The Australian Department of Health will soon embark on developing the sixth iteration of the national hepatitis C strategy, anticipated to be its last, and firmly upholding the strategy of setting targets aligned with the global goal of eliminating hepatitis C as a public health concern by 2030. Australia was one of the first countries to commit to the 2030 elimination agenda, and its progress is being closely monitored internationally. The next national strategy will therefore be of global interest, with the potential to influence other countries’ approaches.
Of the estimated 188,951 people living with chronic hepatitis C in Australia, 88,798 have initiated treatment. It has been suggested that the next phase of elimination in the Australian context will require new approaches to engage those who have not been treated, including people who may be unaware of their status and/or available treatments, are ‘hesitant’ or face other barriers to receiving treatment. The need to engage people who are untreated is critical and is likely to be a central focus of the next strategy.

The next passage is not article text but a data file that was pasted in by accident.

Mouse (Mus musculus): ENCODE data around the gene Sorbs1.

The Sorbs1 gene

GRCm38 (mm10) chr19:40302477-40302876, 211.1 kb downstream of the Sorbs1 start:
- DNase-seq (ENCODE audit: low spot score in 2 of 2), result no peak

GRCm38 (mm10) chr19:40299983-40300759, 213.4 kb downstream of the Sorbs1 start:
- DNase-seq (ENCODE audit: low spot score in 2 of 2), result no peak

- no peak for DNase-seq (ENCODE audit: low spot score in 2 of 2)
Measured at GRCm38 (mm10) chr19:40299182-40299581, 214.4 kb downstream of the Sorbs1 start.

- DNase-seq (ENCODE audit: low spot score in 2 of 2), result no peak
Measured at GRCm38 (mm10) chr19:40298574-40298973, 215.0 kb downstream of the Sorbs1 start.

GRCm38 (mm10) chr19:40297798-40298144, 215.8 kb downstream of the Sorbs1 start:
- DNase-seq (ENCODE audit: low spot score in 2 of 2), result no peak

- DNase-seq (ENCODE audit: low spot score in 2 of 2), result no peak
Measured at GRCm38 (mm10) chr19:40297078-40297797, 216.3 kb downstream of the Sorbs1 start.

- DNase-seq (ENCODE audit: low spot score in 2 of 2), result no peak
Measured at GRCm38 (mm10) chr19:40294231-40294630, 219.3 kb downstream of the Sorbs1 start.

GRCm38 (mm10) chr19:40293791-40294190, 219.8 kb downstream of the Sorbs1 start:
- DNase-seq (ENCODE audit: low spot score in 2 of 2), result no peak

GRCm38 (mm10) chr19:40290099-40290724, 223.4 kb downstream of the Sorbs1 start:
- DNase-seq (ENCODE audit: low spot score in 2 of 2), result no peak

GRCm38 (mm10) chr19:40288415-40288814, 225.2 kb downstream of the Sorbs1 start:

In our view, and based on ongoing research, the next national strategy needs to consider challenges that exist beyond simply identifying, engaging and treating those yet to be treated, and preventing future transmissions. Here we identify three important issues that should be addressed in the next strategy, and that other countries might also wish to consider in their strategic planning.
1. Australia must address stigma and discrimination, including persistence after cure
A range of challenges have emerged in the era of new treatments, including challenges that persist beyond the point of cure. In particular, there are ongoing experiences of stigma and discrimination for people who have ever lived with the virus – including those post-cure. Such stigma and discrimination are enabled by numerous forces and factors, including insecure housing, unemployment, racism, the criminalisation of drugs and other laws and policies that can impact the lives of people who have lived with hepatitis C.